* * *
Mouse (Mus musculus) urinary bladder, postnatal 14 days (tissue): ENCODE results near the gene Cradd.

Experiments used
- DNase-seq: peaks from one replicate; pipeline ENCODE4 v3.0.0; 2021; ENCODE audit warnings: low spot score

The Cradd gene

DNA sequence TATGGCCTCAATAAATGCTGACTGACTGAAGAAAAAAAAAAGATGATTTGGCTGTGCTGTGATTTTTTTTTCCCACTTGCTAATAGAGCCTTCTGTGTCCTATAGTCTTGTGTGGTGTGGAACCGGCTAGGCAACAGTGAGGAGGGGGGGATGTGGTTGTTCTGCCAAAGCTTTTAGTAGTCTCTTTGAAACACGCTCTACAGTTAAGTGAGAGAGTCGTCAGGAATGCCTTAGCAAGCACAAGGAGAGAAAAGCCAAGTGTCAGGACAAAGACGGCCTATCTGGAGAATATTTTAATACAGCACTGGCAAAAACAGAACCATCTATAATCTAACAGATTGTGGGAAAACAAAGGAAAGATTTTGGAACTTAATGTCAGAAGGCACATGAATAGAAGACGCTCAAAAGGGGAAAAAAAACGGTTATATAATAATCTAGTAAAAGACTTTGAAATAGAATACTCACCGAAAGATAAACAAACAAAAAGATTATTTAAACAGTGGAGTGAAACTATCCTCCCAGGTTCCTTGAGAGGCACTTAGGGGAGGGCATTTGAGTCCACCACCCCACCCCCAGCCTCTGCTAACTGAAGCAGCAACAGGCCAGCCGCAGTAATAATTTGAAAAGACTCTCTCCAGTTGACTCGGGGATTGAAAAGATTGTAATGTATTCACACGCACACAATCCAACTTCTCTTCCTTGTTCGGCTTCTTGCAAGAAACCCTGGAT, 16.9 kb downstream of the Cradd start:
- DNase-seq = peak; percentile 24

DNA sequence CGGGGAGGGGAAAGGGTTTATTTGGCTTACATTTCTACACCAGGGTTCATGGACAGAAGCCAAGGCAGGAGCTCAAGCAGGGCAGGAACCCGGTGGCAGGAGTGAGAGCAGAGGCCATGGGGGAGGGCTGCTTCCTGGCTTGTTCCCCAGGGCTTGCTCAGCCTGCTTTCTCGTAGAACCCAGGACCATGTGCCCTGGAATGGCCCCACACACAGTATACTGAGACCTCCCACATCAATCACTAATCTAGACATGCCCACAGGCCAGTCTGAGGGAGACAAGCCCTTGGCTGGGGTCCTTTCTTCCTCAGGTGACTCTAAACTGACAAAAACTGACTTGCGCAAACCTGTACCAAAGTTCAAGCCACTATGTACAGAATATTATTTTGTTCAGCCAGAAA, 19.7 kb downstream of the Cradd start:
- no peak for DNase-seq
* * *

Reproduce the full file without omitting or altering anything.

Mouse (Mus musculus) urinary bladder, postnatal 14 days (tissue): ENCODE results near the gene Cradd.

Experiments used
- DNase-seq: peaks from one replicate; pipeline ENCODE4 v3.0.0; 2021; ENCODE audit warnings: low spot score

The Cradd gene

DNA sequence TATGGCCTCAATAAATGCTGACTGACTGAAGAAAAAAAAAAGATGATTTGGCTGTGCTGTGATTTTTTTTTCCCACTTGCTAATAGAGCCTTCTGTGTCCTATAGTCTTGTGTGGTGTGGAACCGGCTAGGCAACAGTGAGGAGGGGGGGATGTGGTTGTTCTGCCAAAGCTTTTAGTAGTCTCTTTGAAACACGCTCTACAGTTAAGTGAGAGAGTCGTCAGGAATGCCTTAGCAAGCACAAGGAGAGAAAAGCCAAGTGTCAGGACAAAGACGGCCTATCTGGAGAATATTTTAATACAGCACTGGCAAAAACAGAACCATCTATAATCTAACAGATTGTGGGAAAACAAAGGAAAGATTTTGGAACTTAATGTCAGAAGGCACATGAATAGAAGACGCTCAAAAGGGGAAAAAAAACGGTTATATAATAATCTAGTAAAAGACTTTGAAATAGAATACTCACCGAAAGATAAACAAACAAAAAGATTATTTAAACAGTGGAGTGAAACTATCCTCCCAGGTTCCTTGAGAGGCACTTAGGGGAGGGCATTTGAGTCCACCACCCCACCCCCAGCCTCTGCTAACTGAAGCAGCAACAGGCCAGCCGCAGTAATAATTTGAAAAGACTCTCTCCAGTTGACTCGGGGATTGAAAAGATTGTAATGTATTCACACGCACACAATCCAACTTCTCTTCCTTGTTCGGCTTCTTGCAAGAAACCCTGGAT, 16.9 kb downstream of the Cradd start:
- DNase-seq = peak; percentile 24

DNA sequence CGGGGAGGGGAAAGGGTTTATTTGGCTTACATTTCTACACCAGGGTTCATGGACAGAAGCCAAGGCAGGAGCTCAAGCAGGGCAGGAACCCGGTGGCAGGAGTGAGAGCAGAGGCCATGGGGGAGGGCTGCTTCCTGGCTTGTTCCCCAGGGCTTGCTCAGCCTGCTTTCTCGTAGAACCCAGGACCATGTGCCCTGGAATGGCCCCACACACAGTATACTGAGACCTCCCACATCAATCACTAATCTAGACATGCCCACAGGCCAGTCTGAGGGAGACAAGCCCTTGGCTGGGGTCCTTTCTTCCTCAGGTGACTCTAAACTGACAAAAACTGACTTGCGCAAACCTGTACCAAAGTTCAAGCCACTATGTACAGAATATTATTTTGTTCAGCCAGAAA, 19.7 kb downstream of the Cradd start:
- no peak for DNase-seq